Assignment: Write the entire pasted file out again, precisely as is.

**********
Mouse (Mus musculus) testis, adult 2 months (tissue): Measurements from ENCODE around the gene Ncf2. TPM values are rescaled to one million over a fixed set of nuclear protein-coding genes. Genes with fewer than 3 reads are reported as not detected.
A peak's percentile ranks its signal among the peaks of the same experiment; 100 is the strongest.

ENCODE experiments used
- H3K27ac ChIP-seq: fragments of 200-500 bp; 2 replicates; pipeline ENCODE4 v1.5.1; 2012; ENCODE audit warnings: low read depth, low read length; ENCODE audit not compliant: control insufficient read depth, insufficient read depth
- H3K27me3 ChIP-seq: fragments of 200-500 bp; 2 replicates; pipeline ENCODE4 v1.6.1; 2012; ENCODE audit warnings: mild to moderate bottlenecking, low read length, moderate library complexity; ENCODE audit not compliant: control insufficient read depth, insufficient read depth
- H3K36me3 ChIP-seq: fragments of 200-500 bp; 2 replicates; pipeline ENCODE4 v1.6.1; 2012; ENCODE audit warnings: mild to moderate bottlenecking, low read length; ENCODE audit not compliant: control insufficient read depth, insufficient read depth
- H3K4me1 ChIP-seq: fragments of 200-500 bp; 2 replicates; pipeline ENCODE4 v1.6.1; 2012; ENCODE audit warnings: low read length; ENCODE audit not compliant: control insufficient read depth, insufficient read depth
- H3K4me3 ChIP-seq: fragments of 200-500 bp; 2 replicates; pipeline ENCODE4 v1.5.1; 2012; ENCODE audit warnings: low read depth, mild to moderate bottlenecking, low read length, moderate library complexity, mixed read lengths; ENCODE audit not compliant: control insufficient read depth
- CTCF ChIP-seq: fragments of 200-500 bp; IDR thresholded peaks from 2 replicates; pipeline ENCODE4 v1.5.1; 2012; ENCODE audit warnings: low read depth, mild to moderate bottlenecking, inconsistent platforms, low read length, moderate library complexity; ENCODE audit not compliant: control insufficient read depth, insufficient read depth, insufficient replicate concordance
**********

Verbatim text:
Mouse (Mus musculus) testis, adult 2 months (tissue): Measurements from ENCODE around the gene Ncf2. TPM values are rescaled to one million over a fixed set of nuclear protein-coding genes. Genes with fewer than 3 reads are reported as not detected.
A peak's percentile ranks its signal among the peaks of the same experiment; 100 is the strongest.

ENCODE experiments used
- H3K27ac ChIP-seq: fragments of 200-500 bp; 2 replicates; pipeline ENCODE4 v1.5.1; 2012; ENCODE audit warnings: low read depth, low read length; ENCODE audit not compliant: control insufficient read depth, insufficient read depth
- H3K27me3 ChIP-seq: fragments of 200-500 bp; 2 replicates; pipeline ENCODE4 v1.6.1; 2012; ENCODE audit warnings: mild to moderate bottlenecking, low read length, moderate library complexity; ENCODE audit not compliant: control insufficient read depth, insufficient read depth
- H3K36me3 ChIP-seq: fragments of 200-500 bp; 2 replicates; pipeline ENCODE4 v1.6.1; 2012; ENCODE audit warnings: mild to moderate bottlenecking, low read length; ENCODE audit not compliant: control insufficient read depth, insufficient read depth
- H3K4me1 ChIP-seq: fragments of 200-500 bp; 2 replicates; pipeline ENCODE4 v1.6.1; 2012; ENCODE audit warnings: low read length; ENCODE audit not compliant: control insufficient read depth, insufficient read depth
- H3K4me3 ChIP-seq: fragments of 200-500 bp; 2 replicates; pipeline ENCODE4 v1.5.1; 2012; ENCODE audit warnings: low read depth, mild to moderate bottlenecking, low read length, moderate library complexity, mixed read lengths; ENCODE audit not compliant: control insufficient read depth
- CTCF ChIP-seq: fragments of 200-500 bp; IDR thresholded peaks from 2 replicates; pipeline ENCODE4 v1.5.1; 2012; ENCODE audit warnings: low read depth, mild to moderate bottlenecking, inconsistent platforms, low read length, moderate library complexity; ENCODE audit not compliant: control insufficient read depth, insufficient read depth, insufficient replicate concordance